It can be pleasant at times to remain asleep – snuggled under the covers in our comfy bed, strolling through fantastical dreamscapes entirely of our own creation. And even after we rise, we may remain lost in reverie for much of the day – savoring our dreams, and pondering ways to bring their deliciousness into reality. Yes, the real world can be harsh at times, and sometimes we succumb to an overwhelming urge to simply escape into our fantasies for a time. The problem comes when we confuse our fantastical dreams with reality.
Spiritual growth is often likened to waking up. When we wake up in the spiritual sense we begin to see the dreamlike nature of the life that we are living. Those awesome achievements that we once celebrated, that we’ve been so proud of for so long, that we thought defined who we are – we come to see them as meaningless in the ultimate sense. Our pursuit of them and the importance we once gave to them comes to be seen as but a dream.
|Cassandra was a prophet whom nobody would believe.|
Waking up can be difficult in a world that seems intent on remaining asleep. Our materialistic society, our dog-eat-dog economy, our inane “reality” television-oriented culture, and our environmental carnage do not simply disappear because we’ve awakened to their nature. No, even as we come to lament the vapidity and cruelty of the world of which we are a part we can also come to lament our having awakened to it. Wasn’t it a pleasant dream that we were once living? Wasn’t it nice at times to be swept up in the delusions that we never even questioned back in the days before our awakening?
My heart has been heavy of late. There is so much suffering, so much cruelty, and so much ignorance in the world today. And even when people are trying to do the right thing the result is often ineffectual at best or counterproductive at worst. Back when I was a college student studying to become a high school teacher there was this brand new technology that was going to revolutionize education – the computer. Well, even with our great advances in computer-based education our education system as a whole has never been in more dire straits. Urban schools, especially, are failing to provide children with the education that they need out there in the “real” world; and as we’ve learned from the unrest in Ferguson, for instance, this is a reality that is tearing apart our social order. You can probably imagine, then, how my heart sank when I recently read an article about Ph.D. level educators proposing ways to revolutionize learning via the use of this new technology..., er…, tablets. Sigh.
Don’t get me wrong. Some of our schools are doing a fantastic job. We have school systems where kids are building robots in grade school and sequencing DNA in high school! It would seem that the sky’s the limit! Unfortunately, the other side of the coin is that a huge portion of our workforce is not prepared for jobs more advanced than the lowest level of manual labor. We could really use those factory jobs that have gone away on account of the increased automation that robotics has provided. We could really use those farming jobs that have gone away with the advent of big agribusiness and its embrace of genetically engineered crops. This is the truth that needs to be considered along with the truth of some of our kids doing incredibly advanced school work.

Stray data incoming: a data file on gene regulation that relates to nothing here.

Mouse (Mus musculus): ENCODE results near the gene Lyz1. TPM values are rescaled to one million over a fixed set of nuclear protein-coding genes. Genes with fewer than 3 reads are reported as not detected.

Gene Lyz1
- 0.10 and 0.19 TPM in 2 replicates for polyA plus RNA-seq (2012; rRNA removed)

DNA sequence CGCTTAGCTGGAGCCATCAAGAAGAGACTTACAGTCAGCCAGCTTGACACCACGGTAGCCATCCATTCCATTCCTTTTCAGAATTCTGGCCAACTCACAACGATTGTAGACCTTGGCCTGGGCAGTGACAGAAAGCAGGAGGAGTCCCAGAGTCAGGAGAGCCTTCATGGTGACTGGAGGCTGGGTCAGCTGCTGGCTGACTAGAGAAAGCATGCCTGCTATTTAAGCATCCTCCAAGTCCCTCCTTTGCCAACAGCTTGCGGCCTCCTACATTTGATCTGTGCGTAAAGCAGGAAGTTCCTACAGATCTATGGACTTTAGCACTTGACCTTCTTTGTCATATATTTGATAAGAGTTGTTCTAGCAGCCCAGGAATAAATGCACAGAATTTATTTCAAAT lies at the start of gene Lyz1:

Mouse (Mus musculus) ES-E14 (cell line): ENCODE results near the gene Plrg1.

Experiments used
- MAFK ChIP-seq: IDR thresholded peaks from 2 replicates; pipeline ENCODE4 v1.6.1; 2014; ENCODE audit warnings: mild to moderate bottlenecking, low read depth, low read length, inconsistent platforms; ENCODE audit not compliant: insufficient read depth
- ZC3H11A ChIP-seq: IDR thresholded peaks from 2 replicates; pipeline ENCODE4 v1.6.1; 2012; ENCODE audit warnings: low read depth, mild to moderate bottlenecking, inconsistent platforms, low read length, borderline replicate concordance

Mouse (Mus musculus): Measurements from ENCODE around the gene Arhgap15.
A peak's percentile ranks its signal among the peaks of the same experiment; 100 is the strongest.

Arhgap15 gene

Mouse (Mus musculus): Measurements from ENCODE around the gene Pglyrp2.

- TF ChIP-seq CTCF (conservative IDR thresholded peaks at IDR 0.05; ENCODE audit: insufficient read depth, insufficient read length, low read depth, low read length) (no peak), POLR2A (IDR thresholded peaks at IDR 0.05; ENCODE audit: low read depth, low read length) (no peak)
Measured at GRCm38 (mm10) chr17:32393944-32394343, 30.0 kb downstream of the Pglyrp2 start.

So many of our problems are met with so-called solutions that only end up making things worse due to their being hatched and carried out while we remain in the depths of our collective dream states – our various social, political, and economic worldviews. For instance, we try to incarcerate ourselves into a crime-free world and instead we end up creating an underclass of people unable to find gainful employment by any legal means. We try to bomb the world free of any people who may threaten our way of life and we end up creating huge terrorist networks that attract disaffected individuals from all over the world. We try to remediate the problem of global warming by moving away from “dirty” coal and toward so-called “clean” natural gas – replete with its induced earthquakes and ground-water contaminating fracking compounds. How often do we ever really solve our problems, anyway?
Waking up then, in the spiritual sense, is not some ecstatic experience that takes us to a new level of blissful understanding – at least not for long. Waking up brings with it something akin to the curse of Cassandra, the curse of seeing the way things are and yet seeming to be doomed with respect to ever affecting their change. But this is precisely where real spiritual growth takes place. Can we shoulder the curse of Cassandra and keep from succumbing to the weight of world weariness? Can we see things as they are and still remain engaged with the world that we arise in – working as best we can in order to nudge it toward awakening? This is the very heart of spiritual practice.
See also: posts associated with the keywords 'Global Problematique' and 'Don't Know Mind.'
Cassandra, by Evelyn De Morgan via:
Copyright 2015 by Mark Frank